Labour report card is not as rosy as it would have us believe

Political Correspondent Juno McEnroe looks at Labour’s priorities and its performance in addressing them.
Labour report card is not as rosy as it would have us believe

Tánaiste Joan Burton went to great pains yesterday to emphasise that, without Labour, there would have been a lot less done by the Coalition over its five-year term.

As the Government gave itself another glowing five-star report on its final years in office, the Labour leader focused on why her party should keep Fine Gael in check for another term.

We’ve been here before though. Is this not what the junior Coalition partner in government promised they would do before entering power in 2011?

The Coalition’s end-of-year report makes grand back-slapping references to progress made in housing, the public finances and the economy, among other areas. It looks at what the Coalition achieved since its statement of priorities was launched in 2014, after Ms Burton took over the Labour leadership from Eamon Gilmore.

One priority had been the homelessness crisis. Despite new beds being made available, campaigners say this is an emergency and high rents and a lack of housing are leaving people on the streets.

Another problem left hanging over Ms Burton’s tenure has been the issue of rent controls. There were promises made last year about reining in unscrupulous landlords and aligning rents with inflation.

But the promise of ‘rent certainty’ collapsed, with Environment Minister Alan Kelly introducing just a two-year freeze on rents. This will just prolong problems for tenants, particularly in Dublin, and see sky-high rates applied in two years.

On the issue of mortgage arrears, while it was never going to be easy addressing the legal difficulties around contracts between banks and borrowers, and new legislation on the back of court cases, Labour did manage to introduce long-awaited bankruptcy changes.

Reducing the period of bankruptcy from three to one will force banks to do deals with borrowers, who otherwise would leave their debt behind.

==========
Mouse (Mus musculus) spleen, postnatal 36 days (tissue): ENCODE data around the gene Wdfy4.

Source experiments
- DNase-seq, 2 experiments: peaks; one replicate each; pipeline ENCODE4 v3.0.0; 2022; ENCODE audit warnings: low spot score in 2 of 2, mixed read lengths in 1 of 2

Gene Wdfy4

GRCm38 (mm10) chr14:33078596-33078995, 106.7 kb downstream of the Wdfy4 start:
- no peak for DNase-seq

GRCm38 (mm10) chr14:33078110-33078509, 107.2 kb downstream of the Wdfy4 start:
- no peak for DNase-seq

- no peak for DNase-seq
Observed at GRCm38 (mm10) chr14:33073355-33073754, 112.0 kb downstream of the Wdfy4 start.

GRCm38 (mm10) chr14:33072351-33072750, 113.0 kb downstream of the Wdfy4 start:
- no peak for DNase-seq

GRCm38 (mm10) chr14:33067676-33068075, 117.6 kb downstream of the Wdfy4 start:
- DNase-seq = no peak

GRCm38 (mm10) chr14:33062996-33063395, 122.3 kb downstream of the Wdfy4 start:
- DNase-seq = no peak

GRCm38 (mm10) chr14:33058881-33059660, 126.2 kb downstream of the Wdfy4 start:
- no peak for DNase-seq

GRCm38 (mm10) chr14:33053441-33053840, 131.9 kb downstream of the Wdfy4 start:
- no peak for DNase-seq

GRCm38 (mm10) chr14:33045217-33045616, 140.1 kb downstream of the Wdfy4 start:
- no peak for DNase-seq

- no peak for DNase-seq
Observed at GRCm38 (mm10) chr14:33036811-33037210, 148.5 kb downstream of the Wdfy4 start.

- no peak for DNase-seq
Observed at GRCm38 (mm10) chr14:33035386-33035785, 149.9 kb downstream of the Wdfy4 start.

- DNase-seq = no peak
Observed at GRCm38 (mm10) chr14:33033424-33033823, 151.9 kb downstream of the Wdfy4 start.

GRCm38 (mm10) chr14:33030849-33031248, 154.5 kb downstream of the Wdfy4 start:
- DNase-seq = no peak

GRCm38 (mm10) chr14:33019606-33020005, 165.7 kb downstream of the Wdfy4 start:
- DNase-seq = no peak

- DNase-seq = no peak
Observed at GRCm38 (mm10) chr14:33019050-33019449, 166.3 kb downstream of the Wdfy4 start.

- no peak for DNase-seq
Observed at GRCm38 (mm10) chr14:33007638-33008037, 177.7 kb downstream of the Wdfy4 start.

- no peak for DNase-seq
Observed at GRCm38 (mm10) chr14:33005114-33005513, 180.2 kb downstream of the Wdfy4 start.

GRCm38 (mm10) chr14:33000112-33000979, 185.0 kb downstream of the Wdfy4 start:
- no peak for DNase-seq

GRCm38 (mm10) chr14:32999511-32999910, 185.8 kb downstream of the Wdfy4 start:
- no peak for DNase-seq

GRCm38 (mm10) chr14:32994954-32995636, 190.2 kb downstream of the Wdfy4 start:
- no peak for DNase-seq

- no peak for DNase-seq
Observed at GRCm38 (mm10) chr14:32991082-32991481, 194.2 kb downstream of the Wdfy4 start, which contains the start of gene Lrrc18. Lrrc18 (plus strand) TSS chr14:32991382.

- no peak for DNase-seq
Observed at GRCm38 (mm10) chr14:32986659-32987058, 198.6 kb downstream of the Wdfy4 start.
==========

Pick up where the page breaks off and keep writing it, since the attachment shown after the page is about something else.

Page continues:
The changes, spearheaded by Labour TD Willie Penrose, will go down as one of Ms Burton’s key successes. However, there are still an estimated 38,000 owner- occupied mortgage accounts in arrears of two years or more. Don’t expect this issue to go away anytime soon.

One of Labour’s priorities over the years has been social housing, which ground to a halt during the recession. Worthy as it sounds, Ms Burton has tied herself to a coalition promise to provide an extra 35,000 social housing units by 2020.

Bricks and mortar take time though. It will be a while yet before the foundations on this promise come into view. Moreover, without more social housing, rents will remain high and private housing will also remain in short supply.

Jobs, jobs, jobs. This was the big item on all parties’ to-do lists. The Coalition’s 66-page progress report outlines how unemployment has fallen to 8%, the lowest in seven years. Job creation will be the trump card played by Labour and Fine Gael, ahead of the election.

But there are complaints of an urban-rural divide in the recovery. Unemployment may be down, but many of those who left these shores have still to return. Ireland has also now become more reliant than ever on foreign companies employing people.

Why, then, with all this supposed prosperity, is support for Labour on the floor, with just 8% in recent polls?

Ms Burton stood by the party’s decision to enter coalition — despite the party facing huge losses in the election: “Working with Fine Gael has delivered, not everything we would have desired, but a great deal.”

Significant obstacles await Labour if they are returned. Water charges are a thorny issue. Third-level fees is also expected to come back on the agenda. Public sector workers will also demand more from recovery.

Maybe it is a bit early for government parties to be giving themselves A grades on solving the country’s problems.

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